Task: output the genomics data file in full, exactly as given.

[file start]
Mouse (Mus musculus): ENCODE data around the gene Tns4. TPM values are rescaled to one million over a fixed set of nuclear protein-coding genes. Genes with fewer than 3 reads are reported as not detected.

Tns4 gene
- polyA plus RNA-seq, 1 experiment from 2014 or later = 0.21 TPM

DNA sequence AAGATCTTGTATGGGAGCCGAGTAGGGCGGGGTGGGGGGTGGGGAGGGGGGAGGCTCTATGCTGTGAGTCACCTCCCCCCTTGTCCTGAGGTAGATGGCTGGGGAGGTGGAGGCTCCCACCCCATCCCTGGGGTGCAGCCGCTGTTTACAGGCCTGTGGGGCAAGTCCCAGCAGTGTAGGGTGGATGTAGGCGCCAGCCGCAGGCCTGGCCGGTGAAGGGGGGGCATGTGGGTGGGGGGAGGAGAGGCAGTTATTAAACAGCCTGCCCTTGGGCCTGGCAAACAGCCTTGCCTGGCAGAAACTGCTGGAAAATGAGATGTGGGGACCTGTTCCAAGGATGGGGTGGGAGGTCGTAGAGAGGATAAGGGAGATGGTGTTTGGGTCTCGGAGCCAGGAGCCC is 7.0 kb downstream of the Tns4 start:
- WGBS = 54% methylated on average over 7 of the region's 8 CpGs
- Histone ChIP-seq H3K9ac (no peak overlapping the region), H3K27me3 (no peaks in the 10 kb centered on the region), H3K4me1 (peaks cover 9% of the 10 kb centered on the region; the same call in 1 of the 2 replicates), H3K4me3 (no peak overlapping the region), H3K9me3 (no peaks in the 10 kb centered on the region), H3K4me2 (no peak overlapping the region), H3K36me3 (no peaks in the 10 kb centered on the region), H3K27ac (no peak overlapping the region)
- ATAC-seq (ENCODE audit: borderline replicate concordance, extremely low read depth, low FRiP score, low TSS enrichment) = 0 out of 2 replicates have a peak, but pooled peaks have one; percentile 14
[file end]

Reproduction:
Mouse (Mus musculus): ENCODE data around the gene Tns4. TPM values are rescaled to one million over a fixed set of nuclear protein-coding genes. Genes with fewer than 3 reads are reported as not detected.

Tns4 gene
- polyA plus RNA-seq, 1 experiment from 2014 or later = 0.21 TPM

DNA sequence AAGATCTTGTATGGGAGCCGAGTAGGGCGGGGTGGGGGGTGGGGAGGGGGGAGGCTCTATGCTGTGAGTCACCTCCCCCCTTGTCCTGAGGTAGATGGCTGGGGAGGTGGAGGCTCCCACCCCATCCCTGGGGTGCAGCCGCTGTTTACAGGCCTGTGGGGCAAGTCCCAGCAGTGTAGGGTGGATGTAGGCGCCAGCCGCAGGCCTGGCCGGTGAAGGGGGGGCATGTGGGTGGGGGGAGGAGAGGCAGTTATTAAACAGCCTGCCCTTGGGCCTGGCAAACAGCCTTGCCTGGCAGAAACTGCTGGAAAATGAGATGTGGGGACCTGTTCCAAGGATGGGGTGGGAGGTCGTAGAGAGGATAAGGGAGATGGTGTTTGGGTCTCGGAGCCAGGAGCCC is 7.0 kb downstream of the Tns4 start:
- WGBS = 54% methylated on average over 7 of the region's 8 CpGs
- Histone ChIP-seq H3K9ac (no peak overlapping the region), H3K27me3 (no peaks in the 10 kb centered on the region), H3K4me1 (peaks cover 9% of the 10 kb centered on the region; the same call in 1 of the 2 replicates), H3K4me3 (no peak overlapping the region), H3K9me3 (no peaks in the 10 kb centered on the region), H3K4me2 (no peak overlapping the region), H3K36me3 (no peaks in the 10 kb centered on the region), H3K27ac (no peak overlapping the region)
- ATAC-seq (ENCODE audit: borderline replicate concordance, extremely low read depth, low FRiP score, low TSS enrichment) = 0 out of 2 replicates have a peak, but pooled peaks have one; percentile 14